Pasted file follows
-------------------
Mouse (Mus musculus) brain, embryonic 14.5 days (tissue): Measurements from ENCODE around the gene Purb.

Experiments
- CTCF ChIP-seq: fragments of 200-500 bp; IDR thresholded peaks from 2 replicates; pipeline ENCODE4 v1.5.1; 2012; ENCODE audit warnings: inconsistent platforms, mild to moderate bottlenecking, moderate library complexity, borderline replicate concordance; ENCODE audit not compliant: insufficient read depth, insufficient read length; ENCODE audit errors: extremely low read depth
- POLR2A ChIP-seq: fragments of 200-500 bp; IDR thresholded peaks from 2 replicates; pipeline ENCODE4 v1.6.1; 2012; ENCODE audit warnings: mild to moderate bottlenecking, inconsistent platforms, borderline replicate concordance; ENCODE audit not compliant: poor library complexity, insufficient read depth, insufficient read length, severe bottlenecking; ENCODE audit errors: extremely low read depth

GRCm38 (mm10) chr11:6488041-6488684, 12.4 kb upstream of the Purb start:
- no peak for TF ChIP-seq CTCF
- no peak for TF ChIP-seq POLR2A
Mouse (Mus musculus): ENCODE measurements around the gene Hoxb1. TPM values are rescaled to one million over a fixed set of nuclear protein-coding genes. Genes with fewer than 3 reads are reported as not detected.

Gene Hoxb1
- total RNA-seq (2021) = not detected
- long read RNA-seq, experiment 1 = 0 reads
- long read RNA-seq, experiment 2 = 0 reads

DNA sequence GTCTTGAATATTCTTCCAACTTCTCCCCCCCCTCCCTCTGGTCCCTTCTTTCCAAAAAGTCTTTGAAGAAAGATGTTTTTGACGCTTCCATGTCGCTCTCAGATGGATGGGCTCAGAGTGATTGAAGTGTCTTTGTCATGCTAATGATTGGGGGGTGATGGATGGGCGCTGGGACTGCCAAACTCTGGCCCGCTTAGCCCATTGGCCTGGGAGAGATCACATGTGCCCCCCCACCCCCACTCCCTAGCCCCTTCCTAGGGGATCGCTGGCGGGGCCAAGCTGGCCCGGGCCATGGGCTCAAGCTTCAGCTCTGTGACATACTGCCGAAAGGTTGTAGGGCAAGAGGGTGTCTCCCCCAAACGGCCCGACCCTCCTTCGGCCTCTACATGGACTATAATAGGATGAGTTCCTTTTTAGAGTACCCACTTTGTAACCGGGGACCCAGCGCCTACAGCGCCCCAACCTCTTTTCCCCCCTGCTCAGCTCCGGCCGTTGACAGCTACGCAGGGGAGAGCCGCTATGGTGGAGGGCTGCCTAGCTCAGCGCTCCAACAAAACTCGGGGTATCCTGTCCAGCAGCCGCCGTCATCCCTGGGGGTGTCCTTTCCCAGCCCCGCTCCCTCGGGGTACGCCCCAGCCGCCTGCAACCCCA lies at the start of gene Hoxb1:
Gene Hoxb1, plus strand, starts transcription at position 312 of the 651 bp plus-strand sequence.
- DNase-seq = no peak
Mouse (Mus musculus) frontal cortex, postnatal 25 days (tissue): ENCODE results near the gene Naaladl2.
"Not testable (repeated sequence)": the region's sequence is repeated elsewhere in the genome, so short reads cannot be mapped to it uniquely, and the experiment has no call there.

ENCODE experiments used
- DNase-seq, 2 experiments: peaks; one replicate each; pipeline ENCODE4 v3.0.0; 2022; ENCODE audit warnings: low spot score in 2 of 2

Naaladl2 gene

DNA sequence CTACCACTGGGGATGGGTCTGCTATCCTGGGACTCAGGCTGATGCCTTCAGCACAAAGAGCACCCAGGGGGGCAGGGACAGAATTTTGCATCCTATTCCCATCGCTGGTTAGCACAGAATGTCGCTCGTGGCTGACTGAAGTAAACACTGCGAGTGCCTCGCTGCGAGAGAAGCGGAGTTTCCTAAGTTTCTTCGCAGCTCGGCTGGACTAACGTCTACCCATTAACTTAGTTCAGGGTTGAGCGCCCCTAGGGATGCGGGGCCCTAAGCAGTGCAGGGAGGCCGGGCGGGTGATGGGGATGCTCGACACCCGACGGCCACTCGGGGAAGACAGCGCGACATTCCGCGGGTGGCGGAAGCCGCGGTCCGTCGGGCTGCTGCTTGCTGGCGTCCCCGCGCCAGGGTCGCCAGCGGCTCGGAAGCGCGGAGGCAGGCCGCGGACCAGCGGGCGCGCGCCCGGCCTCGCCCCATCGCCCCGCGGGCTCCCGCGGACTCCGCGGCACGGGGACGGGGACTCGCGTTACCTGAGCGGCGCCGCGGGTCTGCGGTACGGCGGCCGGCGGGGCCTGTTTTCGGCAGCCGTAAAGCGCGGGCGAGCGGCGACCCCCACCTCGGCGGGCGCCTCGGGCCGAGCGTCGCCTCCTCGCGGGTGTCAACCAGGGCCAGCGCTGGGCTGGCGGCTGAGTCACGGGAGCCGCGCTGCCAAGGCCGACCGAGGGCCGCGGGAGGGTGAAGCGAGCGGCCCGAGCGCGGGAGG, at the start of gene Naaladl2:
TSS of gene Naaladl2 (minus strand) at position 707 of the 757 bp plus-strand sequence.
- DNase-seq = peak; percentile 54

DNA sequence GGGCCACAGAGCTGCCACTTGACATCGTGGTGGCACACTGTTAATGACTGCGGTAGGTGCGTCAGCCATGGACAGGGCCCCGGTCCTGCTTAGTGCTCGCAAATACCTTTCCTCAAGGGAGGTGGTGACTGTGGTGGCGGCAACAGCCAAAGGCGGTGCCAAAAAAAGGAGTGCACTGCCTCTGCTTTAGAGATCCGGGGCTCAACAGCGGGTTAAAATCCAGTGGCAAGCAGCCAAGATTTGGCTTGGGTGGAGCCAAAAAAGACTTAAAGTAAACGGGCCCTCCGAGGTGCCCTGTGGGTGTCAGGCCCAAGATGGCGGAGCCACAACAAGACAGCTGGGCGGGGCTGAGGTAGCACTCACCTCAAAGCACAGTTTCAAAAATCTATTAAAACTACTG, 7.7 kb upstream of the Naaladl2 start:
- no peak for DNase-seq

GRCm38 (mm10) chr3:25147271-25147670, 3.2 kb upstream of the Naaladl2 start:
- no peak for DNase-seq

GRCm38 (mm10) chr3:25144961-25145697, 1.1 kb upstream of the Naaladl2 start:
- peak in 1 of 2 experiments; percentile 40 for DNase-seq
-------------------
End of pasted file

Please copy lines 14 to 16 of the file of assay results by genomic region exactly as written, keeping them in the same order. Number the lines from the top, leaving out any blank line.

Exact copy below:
Gene Hoxb1, plus strand, starts transcription at position 312 of the 651 bp plus-strand sequence.
- DNase-seq = no peak
Mouse (Mus musculus) frontal cortex, postnatal 25 days (tissue): ENCODE results near the gene Naaladl2.